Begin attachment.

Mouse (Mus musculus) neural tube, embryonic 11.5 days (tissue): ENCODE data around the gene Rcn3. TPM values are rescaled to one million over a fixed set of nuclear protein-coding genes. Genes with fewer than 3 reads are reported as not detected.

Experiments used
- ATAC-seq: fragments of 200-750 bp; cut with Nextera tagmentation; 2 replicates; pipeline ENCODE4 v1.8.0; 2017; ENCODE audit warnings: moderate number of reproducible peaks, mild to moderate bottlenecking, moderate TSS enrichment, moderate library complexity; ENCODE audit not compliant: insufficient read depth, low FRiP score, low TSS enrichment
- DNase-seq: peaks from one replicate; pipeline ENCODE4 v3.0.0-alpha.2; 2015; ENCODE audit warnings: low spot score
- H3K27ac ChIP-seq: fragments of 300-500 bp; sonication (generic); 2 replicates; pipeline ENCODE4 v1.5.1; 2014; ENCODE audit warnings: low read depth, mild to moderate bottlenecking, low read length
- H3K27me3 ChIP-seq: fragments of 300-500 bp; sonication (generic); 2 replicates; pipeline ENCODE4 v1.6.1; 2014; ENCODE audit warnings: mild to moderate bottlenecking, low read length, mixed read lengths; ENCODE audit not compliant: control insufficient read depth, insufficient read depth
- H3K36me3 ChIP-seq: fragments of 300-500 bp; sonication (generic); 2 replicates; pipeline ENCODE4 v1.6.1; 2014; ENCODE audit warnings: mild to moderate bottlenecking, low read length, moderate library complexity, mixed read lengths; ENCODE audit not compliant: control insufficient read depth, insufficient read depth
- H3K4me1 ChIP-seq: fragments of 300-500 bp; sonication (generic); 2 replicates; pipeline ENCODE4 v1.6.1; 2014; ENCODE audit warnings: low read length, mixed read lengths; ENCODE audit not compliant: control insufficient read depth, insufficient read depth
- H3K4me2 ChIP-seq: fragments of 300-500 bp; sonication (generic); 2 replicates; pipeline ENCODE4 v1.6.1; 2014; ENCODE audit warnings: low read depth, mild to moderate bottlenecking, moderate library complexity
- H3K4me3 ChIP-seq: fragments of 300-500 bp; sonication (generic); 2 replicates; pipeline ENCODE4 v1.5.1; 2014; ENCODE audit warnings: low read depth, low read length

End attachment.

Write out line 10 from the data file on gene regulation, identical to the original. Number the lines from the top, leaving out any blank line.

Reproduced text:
- H3K4me3 ChIP-seq: fragments of 300-500 bp; sonication (generic); 2 replicates; pipeline ENCODE4 v1.5.1; 2014; ENCODE audit warnings: low read depth, low read length